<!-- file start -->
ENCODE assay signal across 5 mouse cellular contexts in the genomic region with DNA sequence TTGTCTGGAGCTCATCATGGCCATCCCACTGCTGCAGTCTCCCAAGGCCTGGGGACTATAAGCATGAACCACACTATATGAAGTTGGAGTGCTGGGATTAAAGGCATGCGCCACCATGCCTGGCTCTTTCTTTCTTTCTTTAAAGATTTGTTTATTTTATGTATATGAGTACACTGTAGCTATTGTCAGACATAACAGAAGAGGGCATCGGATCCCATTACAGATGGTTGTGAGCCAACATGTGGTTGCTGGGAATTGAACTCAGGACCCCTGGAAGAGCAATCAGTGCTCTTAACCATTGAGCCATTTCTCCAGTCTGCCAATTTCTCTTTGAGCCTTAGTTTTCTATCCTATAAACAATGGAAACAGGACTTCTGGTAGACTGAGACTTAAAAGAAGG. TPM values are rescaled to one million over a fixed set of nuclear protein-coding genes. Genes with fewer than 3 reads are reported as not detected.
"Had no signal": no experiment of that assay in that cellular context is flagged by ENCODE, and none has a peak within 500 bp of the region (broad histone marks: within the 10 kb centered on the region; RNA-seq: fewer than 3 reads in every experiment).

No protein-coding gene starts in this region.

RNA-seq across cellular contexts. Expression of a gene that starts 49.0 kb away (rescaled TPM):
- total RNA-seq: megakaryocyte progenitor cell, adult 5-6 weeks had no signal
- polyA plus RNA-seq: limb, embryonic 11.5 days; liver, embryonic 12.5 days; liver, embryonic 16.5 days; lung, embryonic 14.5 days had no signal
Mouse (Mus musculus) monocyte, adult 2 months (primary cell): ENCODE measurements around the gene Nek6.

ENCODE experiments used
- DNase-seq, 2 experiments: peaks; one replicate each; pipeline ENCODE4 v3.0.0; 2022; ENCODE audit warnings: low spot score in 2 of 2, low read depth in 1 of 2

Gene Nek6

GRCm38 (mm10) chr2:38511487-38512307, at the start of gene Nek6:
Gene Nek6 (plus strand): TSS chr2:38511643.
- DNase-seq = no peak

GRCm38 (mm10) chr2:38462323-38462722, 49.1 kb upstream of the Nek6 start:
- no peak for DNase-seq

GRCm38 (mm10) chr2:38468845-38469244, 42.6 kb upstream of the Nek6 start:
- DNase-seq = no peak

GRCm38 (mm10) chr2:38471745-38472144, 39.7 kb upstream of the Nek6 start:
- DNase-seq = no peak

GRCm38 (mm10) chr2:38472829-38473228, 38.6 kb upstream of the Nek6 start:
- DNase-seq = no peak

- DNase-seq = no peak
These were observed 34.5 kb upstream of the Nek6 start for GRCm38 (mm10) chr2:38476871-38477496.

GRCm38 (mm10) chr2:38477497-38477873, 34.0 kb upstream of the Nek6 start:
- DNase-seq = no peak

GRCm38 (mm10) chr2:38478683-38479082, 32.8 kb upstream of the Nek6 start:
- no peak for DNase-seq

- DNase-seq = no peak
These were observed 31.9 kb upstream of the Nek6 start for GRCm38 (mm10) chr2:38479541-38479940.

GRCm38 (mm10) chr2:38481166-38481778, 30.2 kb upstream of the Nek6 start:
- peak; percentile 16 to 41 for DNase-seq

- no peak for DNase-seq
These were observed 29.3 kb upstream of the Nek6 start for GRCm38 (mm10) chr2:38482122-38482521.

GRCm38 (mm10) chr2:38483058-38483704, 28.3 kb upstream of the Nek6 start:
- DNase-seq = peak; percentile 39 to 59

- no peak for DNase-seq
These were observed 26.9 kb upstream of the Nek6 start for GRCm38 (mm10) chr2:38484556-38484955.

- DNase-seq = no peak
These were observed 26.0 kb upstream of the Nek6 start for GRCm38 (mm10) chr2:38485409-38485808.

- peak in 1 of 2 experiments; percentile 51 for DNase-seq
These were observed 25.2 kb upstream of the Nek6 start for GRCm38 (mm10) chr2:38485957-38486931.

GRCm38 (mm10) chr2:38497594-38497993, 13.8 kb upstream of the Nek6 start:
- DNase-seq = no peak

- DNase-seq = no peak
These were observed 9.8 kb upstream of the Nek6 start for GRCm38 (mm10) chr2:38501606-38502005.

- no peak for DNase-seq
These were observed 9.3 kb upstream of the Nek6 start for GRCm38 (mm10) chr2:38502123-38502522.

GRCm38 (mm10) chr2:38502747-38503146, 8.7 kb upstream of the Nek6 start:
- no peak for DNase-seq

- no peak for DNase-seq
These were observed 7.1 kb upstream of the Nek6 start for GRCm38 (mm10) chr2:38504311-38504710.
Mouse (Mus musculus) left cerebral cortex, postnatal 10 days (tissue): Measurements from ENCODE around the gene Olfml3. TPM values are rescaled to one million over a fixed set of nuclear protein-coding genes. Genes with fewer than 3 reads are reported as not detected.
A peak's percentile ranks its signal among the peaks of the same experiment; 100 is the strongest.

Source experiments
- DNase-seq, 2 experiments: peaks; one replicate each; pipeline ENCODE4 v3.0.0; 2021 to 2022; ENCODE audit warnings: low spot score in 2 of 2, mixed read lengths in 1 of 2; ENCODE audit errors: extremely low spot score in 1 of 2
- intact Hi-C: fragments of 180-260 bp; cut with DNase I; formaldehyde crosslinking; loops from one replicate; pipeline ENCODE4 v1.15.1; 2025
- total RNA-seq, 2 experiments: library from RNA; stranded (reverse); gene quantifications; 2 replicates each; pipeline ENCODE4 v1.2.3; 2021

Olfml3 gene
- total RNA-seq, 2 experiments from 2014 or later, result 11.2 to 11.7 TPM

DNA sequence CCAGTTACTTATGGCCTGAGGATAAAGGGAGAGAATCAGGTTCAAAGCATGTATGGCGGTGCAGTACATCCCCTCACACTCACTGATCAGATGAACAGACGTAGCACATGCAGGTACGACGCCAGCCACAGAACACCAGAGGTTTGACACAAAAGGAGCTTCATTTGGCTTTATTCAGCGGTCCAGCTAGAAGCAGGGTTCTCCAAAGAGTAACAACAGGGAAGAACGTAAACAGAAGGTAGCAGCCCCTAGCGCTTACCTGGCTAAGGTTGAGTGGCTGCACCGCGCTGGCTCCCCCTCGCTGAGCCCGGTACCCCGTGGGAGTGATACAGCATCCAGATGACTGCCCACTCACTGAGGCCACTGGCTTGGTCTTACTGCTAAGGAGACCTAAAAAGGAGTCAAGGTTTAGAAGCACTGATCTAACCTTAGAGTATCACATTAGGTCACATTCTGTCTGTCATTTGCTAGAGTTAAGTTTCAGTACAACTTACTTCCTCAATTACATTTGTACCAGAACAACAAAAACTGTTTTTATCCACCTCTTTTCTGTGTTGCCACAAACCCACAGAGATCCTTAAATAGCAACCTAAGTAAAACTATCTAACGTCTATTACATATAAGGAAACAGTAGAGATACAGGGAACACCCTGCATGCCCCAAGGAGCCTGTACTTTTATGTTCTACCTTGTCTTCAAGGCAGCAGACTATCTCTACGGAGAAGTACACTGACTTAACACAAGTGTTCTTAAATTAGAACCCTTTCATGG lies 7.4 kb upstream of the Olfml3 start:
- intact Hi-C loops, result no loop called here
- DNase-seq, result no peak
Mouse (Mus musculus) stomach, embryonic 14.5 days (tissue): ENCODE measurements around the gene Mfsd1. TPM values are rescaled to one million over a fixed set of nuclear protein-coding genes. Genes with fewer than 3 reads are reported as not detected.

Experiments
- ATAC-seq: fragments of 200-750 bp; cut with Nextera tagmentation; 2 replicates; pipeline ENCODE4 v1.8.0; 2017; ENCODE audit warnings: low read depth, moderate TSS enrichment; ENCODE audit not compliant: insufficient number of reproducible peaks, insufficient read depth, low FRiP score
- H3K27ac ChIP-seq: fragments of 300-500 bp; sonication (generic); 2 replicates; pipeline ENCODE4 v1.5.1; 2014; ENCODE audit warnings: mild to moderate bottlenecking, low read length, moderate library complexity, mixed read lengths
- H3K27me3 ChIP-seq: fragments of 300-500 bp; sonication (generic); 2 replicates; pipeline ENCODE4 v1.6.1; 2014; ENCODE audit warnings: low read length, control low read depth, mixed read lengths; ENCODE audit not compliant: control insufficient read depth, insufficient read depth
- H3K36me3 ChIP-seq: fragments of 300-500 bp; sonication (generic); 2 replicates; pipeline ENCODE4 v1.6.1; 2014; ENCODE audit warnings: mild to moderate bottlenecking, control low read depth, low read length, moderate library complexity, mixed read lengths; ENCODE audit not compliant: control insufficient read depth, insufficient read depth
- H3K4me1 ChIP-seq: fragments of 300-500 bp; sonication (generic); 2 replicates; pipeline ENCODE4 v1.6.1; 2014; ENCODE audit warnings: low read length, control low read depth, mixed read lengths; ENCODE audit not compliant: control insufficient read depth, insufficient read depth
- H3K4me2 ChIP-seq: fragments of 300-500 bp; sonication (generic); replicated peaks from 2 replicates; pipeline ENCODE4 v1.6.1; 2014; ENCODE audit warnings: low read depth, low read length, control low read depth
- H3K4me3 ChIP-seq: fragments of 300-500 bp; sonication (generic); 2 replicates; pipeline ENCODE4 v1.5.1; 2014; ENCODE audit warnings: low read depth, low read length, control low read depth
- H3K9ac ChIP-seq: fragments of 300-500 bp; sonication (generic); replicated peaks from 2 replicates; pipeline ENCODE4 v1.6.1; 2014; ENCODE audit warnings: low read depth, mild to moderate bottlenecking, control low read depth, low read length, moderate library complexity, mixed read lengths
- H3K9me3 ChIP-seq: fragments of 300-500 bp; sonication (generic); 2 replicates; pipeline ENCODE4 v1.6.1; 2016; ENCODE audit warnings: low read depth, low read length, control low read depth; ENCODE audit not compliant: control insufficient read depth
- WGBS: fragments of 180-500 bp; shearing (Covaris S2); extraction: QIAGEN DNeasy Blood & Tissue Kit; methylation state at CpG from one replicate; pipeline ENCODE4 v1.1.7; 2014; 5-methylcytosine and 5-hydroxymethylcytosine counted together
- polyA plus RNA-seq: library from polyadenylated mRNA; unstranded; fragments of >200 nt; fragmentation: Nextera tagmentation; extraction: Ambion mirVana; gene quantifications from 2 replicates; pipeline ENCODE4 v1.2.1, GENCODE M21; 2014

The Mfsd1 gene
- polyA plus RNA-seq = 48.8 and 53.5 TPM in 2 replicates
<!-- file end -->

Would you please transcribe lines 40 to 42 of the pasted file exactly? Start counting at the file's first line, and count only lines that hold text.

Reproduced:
- peak in 1 of 2 experiments; percentile 51 for DNase-seq
These were observed 25.2 kb upstream of the Nek6 start for GRCm38 (mm10) chr2:38485957-38486931.

GRCm38 (mm10) chr2:38497594-38497993, 13.8 kb upstream of the Nek6 start: